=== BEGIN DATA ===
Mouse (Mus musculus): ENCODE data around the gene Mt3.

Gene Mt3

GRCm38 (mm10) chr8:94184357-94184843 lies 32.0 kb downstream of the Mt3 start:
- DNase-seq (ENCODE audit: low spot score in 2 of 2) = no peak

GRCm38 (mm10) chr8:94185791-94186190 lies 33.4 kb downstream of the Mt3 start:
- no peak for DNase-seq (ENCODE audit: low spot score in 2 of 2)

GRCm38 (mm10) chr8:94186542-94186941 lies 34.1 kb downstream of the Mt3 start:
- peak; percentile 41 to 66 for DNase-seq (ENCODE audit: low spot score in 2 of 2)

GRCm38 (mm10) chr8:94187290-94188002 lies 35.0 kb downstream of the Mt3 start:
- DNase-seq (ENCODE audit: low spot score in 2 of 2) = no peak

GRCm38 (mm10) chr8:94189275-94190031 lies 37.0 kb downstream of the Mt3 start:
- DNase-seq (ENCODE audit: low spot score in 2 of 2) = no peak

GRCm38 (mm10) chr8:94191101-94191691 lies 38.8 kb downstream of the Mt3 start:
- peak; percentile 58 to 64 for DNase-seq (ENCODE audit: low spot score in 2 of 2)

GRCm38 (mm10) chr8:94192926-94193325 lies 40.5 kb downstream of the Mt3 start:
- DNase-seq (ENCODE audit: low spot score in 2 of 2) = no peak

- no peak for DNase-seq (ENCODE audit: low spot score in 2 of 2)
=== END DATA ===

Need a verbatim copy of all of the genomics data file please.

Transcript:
Mouse (Mus musculus): ENCODE data around the gene Mt3.

Gene Mt3

GRCm38 (mm10) chr8:94184357-94184843 lies 32.0 kb downstream of the Mt3 start:
- DNase-seq (ENCODE audit: low spot score in 2 of 2) = no peak

GRCm38 (mm10) chr8:94185791-94186190 lies 33.4 kb downstream of the Mt3 start:
- no peak for DNase-seq (ENCODE audit: low spot score in 2 of 2)

GRCm38 (mm10) chr8:94186542-94186941 lies 34.1 kb downstream of the Mt3 start:
- peak; percentile 41 to 66 for DNase-seq (ENCODE audit: low spot score in 2 of 2)

GRCm38 (mm10) chr8:94187290-94188002 lies 35.0 kb downstream of the Mt3 start:
- DNase-seq (ENCODE audit: low spot score in 2 of 2) = no peak

GRCm38 (mm10) chr8:94189275-94190031 lies 37.0 kb downstream of the Mt3 start:
- DNase-seq (ENCODE audit: low spot score in 2 of 2) = no peak

GRCm38 (mm10) chr8:94191101-94191691 lies 38.8 kb downstream of the Mt3 start:
- peak; percentile 58 to 64 for DNase-seq (ENCODE audit: low spot score in 2 of 2)

GRCm38 (mm10) chr8:94192926-94193325 lies 40.5 kb downstream of the Mt3 start:
- DNase-seq (ENCODE audit: low spot score in 2 of 2) = no peak

- no peak for DNase-seq (ENCODE audit: low spot score in 2 of 2)